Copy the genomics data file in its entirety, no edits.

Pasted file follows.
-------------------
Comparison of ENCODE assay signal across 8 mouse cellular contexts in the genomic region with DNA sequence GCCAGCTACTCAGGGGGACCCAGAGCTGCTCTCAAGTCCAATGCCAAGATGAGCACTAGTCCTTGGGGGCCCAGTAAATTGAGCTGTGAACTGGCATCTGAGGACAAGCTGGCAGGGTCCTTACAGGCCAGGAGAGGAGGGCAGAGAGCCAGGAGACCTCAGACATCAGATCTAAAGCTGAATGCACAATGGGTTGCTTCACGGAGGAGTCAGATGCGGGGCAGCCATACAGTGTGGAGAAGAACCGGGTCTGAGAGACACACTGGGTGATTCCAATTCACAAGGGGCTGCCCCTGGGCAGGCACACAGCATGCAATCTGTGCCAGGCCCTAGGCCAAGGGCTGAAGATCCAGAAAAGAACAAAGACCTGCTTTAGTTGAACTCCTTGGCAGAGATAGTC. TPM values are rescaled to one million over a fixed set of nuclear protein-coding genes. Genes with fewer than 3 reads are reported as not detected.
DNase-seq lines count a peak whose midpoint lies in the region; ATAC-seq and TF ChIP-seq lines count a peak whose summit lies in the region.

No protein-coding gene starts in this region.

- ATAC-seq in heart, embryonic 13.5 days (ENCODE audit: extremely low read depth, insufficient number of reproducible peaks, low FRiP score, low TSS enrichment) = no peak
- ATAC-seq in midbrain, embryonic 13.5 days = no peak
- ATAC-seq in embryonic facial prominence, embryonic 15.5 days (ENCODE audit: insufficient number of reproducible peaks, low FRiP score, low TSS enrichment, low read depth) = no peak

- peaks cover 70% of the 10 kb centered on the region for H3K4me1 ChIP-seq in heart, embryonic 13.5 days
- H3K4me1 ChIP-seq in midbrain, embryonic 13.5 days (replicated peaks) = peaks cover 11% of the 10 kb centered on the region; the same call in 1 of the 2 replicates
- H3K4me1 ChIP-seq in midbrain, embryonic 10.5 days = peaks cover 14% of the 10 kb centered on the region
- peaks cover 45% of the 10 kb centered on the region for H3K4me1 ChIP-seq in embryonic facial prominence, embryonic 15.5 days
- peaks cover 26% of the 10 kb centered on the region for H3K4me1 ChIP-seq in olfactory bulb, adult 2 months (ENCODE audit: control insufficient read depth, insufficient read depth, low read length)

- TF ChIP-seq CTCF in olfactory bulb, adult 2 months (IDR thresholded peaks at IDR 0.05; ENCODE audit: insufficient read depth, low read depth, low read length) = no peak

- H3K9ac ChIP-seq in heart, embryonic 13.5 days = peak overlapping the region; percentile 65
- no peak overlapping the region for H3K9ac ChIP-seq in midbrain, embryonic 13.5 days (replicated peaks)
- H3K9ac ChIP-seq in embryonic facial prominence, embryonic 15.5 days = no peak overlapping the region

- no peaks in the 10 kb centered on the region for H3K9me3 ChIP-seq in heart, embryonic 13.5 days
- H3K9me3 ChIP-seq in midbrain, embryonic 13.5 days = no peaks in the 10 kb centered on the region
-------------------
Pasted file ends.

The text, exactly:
Comparison of ENCODE assay signal across 8 mouse cellular contexts in the genomic region with DNA sequence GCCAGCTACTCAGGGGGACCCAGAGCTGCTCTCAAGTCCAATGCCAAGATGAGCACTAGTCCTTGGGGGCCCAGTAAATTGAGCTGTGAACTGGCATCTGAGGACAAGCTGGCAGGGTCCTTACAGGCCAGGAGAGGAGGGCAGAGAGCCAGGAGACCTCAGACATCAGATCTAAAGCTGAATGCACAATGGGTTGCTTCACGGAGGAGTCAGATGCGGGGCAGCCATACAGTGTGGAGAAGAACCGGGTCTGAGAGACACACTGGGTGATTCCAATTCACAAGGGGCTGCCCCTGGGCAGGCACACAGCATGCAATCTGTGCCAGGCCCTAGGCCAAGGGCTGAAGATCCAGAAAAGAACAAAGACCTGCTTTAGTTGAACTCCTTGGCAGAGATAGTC. TPM values are rescaled to one million over a fixed set of nuclear protein-coding genes. Genes with fewer than 3 reads are reported as not detected.
DNase-seq lines count a peak whose midpoint lies in the region; ATAC-seq and TF ChIP-seq lines count a peak whose summit lies in the region.

No protein-coding gene starts in this region.

- ATAC-seq in heart, embryonic 13.5 days (ENCODE audit: extremely low read depth, insufficient number of reproducible peaks, low FRiP score, low TSS enrichment) = no peak
- ATAC-seq in midbrain, embryonic 13.5 days = no peak
- ATAC-seq in embryonic facial prominence, embryonic 15.5 days (ENCODE audit: insufficient number of reproducible peaks, low FRiP score, low TSS enrichment, low read depth) = no peak

- peaks cover 70% of the 10 kb centered on the region for H3K4me1 ChIP-seq in heart, embryonic 13.5 days
- H3K4me1 ChIP-seq in midbrain, embryonic 13.5 days (replicated peaks) = peaks cover 11% of the 10 kb centered on the region; the same call in 1 of the 2 replicates
- H3K4me1 ChIP-seq in midbrain, embryonic 10.5 days = peaks cover 14% of the 10 kb centered on the region
- peaks cover 45% of the 10 kb centered on the region for H3K4me1 ChIP-seq in embryonic facial prominence, embryonic 15.5 days
- peaks cover 26% of the 10 kb centered on the region for H3K4me1 ChIP-seq in olfactory bulb, adult 2 months (ENCODE audit: control insufficient read depth, insufficient read depth, low read length)

- TF ChIP-seq CTCF in olfactory bulb, adult 2 months (IDR thresholded peaks at IDR 0.05; ENCODE audit: insufficient read depth, low read depth, low read length) = no peak

- H3K9ac ChIP-seq in heart, embryonic 13.5 days = peak overlapping the region; percentile 65
- no peak overlapping the region for H3K9ac ChIP-seq in midbrain, embryonic 13.5 days (replicated peaks)
- H3K9ac ChIP-seq in embryonic facial prominence, embryonic 15.5 days = no peak overlapping the region

- no peaks in the 10 kb centered on the region for H3K9me3 ChIP-seq in heart, embryonic 13.5 days
- H3K9me3 ChIP-seq in midbrain, embryonic 13.5 days = no peaks in the 10 kb centered on the region